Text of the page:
Monday, 10 November 2014

How much yeast?

I need yeast, lots of yeast, and yeast is quite expensive...

I've been asked to brew a beer using honey by a friend who keeps bees, after a bit of thinking and searching I've decided to brew a version of Charlie Papazian's  Rocky Raccoon's Crystal Honey Lager.

I did an extract version of this years ago and although I have no notes I do remember it being really nice, so a full mash version sounds like a winner.

Now, yeast is a bit of an issue for Lager, pitching rates are even more important for various reasons (lower fermenting temp means less growth, means you need to start with more, less growth and straight into fermentation is better if you want a clean beer with low esters).
The Mr Malty pitching rate calculator suggests that I need nearly four 100% viable vials of yeast, which would cost about £30, or more like six if the yeast is a month or more old (v.likely in this neck of the woods). That is not much change out of out fifty quid!

You can of course build up a starter, but again the numbers look bad for just a simple starter, I'd need to grow up a 7.6 litre starter!

To deal with this I thought it was about time I build a stir-plate (there are loads of ways, mine is thrown together from a computer fan, some magnets, a sandwich box and some wire) and get growing the yeast up as efficiently as possible. Stir plates keep the yeast from flocculating and continually aerate the starter, giving you the most cell growth by volume. With a Stir Plate the calculator suggested that I would need a starter of 2.8l, which is a bit easier to handle.

Except my largest flat bottomed flask is only 2l....

Step up YeastCalc, an even more sophisticated tool than Mr Malty's.

What YeastCalc does is allow you to work out the steps you need to get up to the required number of yeast cells, up to three steps are available, which should be enough for me with 19-23ltr batches and beers that rarely go over 1.060 OG.

I decided to go with a 1ltr starter first, then move to a 1.4ltr, this should give the existing yeast cells something worth eating on the second step and sufficient growth to hit the target (ok I'm likely to be 1 billion cells short, but what's a billion between friends eh!)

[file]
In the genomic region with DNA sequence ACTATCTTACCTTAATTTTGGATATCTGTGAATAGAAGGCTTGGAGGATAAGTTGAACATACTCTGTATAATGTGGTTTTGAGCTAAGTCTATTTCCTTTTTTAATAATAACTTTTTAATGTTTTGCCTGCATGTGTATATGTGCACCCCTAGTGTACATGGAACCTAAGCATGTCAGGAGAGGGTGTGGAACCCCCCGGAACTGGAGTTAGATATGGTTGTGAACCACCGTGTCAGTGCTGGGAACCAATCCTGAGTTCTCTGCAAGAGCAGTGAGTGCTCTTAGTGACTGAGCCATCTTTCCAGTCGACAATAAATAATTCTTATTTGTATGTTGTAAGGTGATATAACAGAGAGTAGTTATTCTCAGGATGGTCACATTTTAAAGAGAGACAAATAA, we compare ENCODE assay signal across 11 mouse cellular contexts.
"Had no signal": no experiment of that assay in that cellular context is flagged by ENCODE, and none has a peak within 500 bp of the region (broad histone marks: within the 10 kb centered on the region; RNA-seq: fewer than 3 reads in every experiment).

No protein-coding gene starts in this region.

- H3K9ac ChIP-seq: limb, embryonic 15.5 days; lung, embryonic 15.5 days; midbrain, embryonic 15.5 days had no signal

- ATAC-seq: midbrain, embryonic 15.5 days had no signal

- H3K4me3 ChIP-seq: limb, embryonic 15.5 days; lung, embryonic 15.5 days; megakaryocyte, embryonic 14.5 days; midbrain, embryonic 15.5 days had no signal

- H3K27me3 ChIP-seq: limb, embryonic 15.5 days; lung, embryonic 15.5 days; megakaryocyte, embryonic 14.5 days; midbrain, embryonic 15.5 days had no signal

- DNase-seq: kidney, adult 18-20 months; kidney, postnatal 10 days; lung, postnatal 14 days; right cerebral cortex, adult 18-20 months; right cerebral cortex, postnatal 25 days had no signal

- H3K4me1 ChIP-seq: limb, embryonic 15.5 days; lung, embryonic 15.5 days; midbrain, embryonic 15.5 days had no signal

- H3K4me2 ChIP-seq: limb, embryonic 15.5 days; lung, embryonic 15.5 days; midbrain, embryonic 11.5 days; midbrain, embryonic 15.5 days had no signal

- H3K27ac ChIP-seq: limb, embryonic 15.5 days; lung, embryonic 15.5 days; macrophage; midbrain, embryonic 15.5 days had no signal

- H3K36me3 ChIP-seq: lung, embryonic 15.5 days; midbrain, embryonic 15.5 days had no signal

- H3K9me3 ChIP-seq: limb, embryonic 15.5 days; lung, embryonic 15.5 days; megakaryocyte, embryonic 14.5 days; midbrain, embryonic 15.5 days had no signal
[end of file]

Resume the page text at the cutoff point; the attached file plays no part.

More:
It's pretty easy really, just boil your 1lts of water (I use bottle spring water, no other treatments) with 100gm of light Dry Malt Extract (DME), by using a borosilicate glass flask it's possible to do this straight on my halogen hob.

Cover the mouth of the flask with sanitised foil to stop any dust or other crap falling in.

While it's boiling take your vial or smack pack of yeast out of the fridge (you do store it in the fridge right?) and let it warm up to room temperature.

After about 10 minutes, move the flask from the heat and allow to cool for twenty - thirty minutes (you can put these flasks straight into cold water, but there's no rush and you do hear stories of them breaking sometimes.)

Then place the flask in a sink of cold water to take the temperature down further, I find that after about another fifteen minutes it's about right, but leaving it on the kitchen worktop for a while means that both it and the yeast should be pretty close in temperature after an hour or so.

Sanitise the yeast pack, shake well, if using a vial open it slowly, they often gush if done too quick, then pour the yeast into the starter.

Some people boil their stir bars in with the wort, they are after all designed to be autoclaved, but I had mine sitting in a shot glass with some Star San. Drop the stir bar into the wort and then place the flask on the stir plate, switch on and leave for 36 to 48 hours.

Because it's lager yeast I set my fermentation "chamber" (fridge) to 12 deg c, I'm going to leave it the full forty eight hours before crash cooling overnight, then discarding the beer before adding in another 1.4ltrs of wort and then fermenting again for another two days. After than I should be ready to brew on Sunday!

Saturday, 18 October 2014

Group brewing session

I'd somehow not completely alienated some friends with my incessant and nerdy rambling about beer, and yeast and stuff, and surprised me by agreeing to come round early one Saturday morning to make some beer (I did promise bacon and egg sandwiches).

One of my friends, Richard, always raves on about Castle Eden Ale, so I duly found a recipe in Brew Your Own British Real Ale and went about bastardising it a bit.

I increased the Pale Malt and removed the sugar, I don't want granulated sugar in my beer whether or not Camerons/Castle Eden include it or not. I had the bittering hops (Target) so that was all good, but I would have used Goldings or Fuggles if that was all I had. Because Styrian Goldings are now pretty hard to come by I decided to use some Styrian Celeia, which are one of the newer hybrid "super Styrian" varieties, ok ok I'll stop now before you get bored.

Anyway, I did my best to get organised the night before, sorted the water out at least (campden tablet and CRS to knock the residual alkalinity down to 20ppm CaCO3, wake up at the back) and piled my kit up in the kitchen ready.